Monday, October 09, 2006

The Underthings debut.

Finally Andy, Kris and Sam from the Spitoons decided to debut the new version of their band last Friday, September 6th. The Spittoons were great because they're all seasoned players and the nicest bunch of goofballs you'll ever meet. They played only covers but with a super fun spirit and just the right amount of finnesse. They began in the quintessential 60's garage band paradigm - playing hits - the early repertoire included Tossin' and Turnin' next to numbers by The Who, The Kinks and (slightly anachronistic with the rest of the material) The Ramones, etc. Apparently years of listening to CBS Oldies rubbed off on 'em. As gigs became more frequent song selections became more obscure. They added one of my all time favorites, Shake a Tail Feather by the Five Dutones as well as The Who's Circles - although thank goodness their version was based on Fleur De Ly's superior arrangement and performance. Now they've added Brett Wilder on bass, Sam has switched to second guitar and they're doing 95% originals under the moniker The Underthings . Brett was in The Vacant Lot but I know him mostly from when he worked at the junk store on 9th st which is now the home of Academy Records. At one point the junk store, I can't remember the name of the colorful character who owned it but I recall him smoking cigars and being married to the singer of the Trick Babies at the time - anyway, he had bought a whole mess of video cassettes from some Chinese guy. It was junk heaven for me because, while they were litterally beat up and some of them dirt encrusted, these cassettes contained obscure kung fu films: Enter the Fat Dragon, Mantis Fists and Tiger Claws of Shaolin , Roving Swordsman, and so forth. And he was selling them for a dollar a pop. I often bought them from Brett who was always super nice, friendly and fun to talk to. Low and behold some eleven years later Brett resurfaces in front of me on stage next to Andy, Kris and Sam...The show was at Cakeshop. It's a nice cozy basement space underneath a hipster cafe and an ever diminishing record store in the rear. The downstairs bar is beer, wine & sake only. I saw Dave the Spazz and Victoria, we talked a bit 'bout the upcoming Norton anniversary on his radio show, then I made a bee line for some inexpensive sake (turns out they serve the standard yet reliable Ozeki). I’m sippin sake, standing at the end of the bar, near the stage, when an attractive young woman taps me on the shoulder. I thought she wanted me to move because I was in her view path but then I realized it was J.K. saying hi. J.K. plays with Kris in the brilliantly retarded garage punk outfit The Plungers, one of the best bands in town (led by the brilliantly retarded Masayo). I down my carafe of sake and the Underthings take the stage with such laid back ease, then break into their first number. Genius – it’s power pop with just enough edge to keep it in garage territory. To be continued...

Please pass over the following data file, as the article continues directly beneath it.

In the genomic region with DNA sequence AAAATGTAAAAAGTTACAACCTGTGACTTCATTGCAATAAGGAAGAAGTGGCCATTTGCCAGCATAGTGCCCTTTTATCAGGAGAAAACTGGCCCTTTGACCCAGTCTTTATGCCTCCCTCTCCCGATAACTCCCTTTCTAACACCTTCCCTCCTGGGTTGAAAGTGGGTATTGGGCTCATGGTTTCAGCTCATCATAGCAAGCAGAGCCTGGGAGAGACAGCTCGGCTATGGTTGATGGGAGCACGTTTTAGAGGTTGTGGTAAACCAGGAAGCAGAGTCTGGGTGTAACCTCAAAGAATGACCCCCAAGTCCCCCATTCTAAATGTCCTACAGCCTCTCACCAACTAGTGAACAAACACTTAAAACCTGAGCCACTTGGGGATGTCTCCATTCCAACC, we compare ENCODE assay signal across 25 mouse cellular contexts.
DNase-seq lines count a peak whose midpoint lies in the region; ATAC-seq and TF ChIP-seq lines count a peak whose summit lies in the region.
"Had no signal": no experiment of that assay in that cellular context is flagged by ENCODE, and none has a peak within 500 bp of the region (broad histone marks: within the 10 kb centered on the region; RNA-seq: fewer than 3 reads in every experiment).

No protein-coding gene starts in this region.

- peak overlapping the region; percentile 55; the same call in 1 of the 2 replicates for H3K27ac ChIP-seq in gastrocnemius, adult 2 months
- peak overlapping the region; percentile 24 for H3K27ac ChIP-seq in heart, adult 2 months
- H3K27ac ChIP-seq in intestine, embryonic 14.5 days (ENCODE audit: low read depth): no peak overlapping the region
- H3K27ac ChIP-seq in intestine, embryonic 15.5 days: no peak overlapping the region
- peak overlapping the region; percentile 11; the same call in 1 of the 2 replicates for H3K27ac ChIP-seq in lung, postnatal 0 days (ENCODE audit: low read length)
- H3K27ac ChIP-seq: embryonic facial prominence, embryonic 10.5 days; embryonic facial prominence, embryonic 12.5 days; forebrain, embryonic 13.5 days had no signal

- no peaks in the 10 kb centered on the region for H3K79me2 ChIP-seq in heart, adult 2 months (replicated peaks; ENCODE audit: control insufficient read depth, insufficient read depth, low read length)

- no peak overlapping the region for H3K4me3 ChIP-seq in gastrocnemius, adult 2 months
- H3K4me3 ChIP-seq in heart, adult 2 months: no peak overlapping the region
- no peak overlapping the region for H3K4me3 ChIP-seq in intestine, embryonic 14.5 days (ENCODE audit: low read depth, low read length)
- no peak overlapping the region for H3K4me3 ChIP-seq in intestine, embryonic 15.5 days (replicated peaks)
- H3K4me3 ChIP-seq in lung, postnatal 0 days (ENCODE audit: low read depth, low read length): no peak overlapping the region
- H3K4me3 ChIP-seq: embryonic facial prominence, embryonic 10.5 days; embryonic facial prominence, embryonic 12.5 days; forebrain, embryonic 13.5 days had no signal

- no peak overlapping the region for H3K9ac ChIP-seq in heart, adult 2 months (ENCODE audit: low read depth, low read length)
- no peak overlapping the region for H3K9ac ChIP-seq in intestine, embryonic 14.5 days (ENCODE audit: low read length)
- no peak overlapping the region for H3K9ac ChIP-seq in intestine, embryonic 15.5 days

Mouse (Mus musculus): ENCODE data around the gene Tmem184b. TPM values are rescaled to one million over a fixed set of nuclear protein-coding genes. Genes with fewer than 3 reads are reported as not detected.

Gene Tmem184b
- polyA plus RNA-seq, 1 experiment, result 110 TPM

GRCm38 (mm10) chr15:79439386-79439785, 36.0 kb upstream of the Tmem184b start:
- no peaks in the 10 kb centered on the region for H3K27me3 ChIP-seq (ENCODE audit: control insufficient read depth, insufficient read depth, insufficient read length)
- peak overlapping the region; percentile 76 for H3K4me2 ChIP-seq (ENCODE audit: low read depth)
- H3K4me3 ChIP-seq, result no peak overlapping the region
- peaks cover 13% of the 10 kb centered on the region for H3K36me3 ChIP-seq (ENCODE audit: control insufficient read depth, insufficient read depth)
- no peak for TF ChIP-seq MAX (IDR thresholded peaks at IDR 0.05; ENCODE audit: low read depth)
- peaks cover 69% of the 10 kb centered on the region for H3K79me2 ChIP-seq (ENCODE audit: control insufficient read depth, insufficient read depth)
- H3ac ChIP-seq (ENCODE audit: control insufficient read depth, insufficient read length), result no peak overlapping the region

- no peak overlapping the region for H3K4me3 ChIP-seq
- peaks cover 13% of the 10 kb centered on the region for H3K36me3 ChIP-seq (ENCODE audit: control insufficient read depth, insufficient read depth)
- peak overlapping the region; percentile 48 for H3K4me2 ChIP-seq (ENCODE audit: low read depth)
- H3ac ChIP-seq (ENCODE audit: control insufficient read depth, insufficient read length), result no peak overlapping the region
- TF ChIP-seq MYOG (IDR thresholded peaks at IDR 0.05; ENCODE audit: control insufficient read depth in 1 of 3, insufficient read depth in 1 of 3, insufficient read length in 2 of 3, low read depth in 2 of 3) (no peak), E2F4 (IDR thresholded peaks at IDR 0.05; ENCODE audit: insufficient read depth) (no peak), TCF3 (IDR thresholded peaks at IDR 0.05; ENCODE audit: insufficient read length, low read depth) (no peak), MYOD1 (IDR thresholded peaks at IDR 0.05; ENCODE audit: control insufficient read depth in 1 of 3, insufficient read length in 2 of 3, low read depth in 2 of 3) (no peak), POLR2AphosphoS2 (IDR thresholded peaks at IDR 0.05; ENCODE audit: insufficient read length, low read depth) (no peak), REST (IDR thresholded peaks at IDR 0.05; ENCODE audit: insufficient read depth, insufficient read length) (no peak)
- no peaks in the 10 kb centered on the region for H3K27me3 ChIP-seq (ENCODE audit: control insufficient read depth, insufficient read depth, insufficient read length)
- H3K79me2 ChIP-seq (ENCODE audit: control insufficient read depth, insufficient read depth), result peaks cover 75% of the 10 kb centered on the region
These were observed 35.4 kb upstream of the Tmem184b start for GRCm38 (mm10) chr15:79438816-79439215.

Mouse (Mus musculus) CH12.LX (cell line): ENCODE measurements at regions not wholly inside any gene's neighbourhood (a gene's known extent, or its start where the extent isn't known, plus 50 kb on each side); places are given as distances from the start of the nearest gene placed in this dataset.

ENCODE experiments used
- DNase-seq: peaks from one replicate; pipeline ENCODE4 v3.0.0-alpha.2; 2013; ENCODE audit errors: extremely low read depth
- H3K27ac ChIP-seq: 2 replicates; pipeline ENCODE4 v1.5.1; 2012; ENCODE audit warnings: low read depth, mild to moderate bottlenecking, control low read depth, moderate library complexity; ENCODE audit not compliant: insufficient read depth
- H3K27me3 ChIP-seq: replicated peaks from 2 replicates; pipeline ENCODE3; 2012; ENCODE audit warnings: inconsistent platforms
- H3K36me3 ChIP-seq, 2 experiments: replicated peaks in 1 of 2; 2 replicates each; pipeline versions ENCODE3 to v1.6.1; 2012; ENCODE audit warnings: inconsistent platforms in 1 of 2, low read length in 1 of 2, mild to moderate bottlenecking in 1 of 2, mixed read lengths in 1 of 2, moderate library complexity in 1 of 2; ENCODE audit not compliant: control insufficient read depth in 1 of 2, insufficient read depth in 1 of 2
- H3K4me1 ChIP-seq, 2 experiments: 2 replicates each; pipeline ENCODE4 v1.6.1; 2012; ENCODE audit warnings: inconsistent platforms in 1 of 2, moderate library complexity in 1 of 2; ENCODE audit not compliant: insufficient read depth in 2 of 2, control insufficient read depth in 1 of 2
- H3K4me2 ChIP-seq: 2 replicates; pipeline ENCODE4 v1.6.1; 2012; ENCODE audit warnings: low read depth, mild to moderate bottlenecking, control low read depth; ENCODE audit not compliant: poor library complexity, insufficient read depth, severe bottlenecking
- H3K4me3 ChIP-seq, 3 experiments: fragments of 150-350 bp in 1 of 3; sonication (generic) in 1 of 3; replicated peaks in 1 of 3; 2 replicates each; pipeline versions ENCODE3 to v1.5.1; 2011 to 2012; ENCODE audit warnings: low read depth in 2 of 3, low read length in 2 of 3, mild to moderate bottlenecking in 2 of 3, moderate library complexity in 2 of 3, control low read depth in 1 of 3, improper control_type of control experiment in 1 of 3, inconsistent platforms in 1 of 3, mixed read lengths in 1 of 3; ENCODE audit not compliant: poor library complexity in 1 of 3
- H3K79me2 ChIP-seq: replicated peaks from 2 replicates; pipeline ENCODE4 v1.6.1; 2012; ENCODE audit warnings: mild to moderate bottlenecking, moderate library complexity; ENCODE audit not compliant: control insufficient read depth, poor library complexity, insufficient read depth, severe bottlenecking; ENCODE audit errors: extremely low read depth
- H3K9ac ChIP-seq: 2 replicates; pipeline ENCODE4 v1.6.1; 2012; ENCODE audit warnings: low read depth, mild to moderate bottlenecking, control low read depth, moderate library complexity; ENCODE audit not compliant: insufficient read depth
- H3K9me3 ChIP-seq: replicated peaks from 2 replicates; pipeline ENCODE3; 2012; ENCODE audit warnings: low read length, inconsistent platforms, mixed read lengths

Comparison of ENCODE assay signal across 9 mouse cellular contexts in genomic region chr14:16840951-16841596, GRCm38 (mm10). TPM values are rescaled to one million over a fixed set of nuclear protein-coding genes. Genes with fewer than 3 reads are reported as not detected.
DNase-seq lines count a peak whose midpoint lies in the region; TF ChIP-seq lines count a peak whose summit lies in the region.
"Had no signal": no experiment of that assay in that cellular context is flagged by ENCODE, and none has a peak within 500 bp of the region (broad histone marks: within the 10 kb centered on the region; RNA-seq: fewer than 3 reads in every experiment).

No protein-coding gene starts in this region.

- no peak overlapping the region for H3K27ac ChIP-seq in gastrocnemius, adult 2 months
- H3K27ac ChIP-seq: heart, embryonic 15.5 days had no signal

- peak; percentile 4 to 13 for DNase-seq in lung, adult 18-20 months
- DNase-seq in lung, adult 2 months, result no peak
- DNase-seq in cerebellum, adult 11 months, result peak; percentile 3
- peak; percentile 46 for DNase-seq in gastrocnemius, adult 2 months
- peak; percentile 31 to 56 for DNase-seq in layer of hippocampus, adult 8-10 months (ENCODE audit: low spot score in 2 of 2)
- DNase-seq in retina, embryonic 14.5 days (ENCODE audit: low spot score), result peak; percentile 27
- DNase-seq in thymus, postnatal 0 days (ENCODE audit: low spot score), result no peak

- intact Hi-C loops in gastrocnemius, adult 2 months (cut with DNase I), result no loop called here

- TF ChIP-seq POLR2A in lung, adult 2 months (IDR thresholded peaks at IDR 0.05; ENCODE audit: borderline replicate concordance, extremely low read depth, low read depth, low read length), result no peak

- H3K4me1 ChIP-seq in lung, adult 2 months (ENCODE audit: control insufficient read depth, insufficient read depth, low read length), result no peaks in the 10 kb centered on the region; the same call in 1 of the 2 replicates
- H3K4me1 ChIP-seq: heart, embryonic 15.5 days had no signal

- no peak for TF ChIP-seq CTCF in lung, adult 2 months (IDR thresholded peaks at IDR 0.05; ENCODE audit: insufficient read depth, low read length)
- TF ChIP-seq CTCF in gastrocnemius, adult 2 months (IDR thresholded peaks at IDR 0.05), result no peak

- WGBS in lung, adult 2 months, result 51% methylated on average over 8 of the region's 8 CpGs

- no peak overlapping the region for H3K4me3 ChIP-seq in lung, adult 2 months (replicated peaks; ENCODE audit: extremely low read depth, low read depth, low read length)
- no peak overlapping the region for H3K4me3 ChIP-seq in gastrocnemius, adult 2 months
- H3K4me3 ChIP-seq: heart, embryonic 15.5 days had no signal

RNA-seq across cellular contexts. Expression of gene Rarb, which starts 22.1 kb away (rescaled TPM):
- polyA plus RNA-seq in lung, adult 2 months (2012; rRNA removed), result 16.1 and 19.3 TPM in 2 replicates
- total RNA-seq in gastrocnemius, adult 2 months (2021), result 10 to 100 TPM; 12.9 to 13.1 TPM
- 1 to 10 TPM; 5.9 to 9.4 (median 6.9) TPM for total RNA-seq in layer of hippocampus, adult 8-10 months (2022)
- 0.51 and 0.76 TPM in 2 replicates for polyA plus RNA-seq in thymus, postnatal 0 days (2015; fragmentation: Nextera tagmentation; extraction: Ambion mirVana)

Sunday, October 08, 2006

Shogun Assassin DVD

For over a year now I've been writing on film for Brooklyn Rail , a local arts monthly. So far I've written on such topics as Pinky Violence , Spaghetti Westerns , Film Noir , and Asian Films . Below is an excerpt from my Shogun Assassin DVD review that's current at the time of this blog post:

Shogun Assassin (AnimEigo)
In 1980 a couple of enterprising American filmmakers purchased rights to the first two films of the excessively violent Lone Wolf and Cub samurai series—a chronicle of a shogun’s executioner who, framed by his megalomaniacal boss, is on the run with his infant son in a baby cart equipped with secret weapons. The filmmakers, David Weisman (director of the Edie Sedgwick vehicle Ciao Manhattan) and Robert Houston, edited together all the super-violent parts (dismemberments, decapitations, naked female ninja, etc.), rewrote the script around their new edit, and brought in a then unknown Sandra Bernhard to dub all the female parts (for a flat $200 fee), plus Mark Lindsay from Paul Revere and the Raiders to provide the soundtrack. The poster and logo designer’s son did a voiceover as the kid, adding narration to hold together the patchwork story. The result, Shogun Assassin, was a big cult hit for Roger Corman’s New World and is an ultimate example of violent, mind-bending movie-making, a postmodern artifact that foretold the future of exploitation and world cinema...

That's me seizing the photo op with director Isshin Inudo.

Hi. I'm just getting my feet wet in the blog pool here. Let this photo serve as my profile identification for the time being. I'm looking to post lots of info on indie films, exploitation movies, obscure rock and soul music and so forth. Please bear with me while i get this up to speed.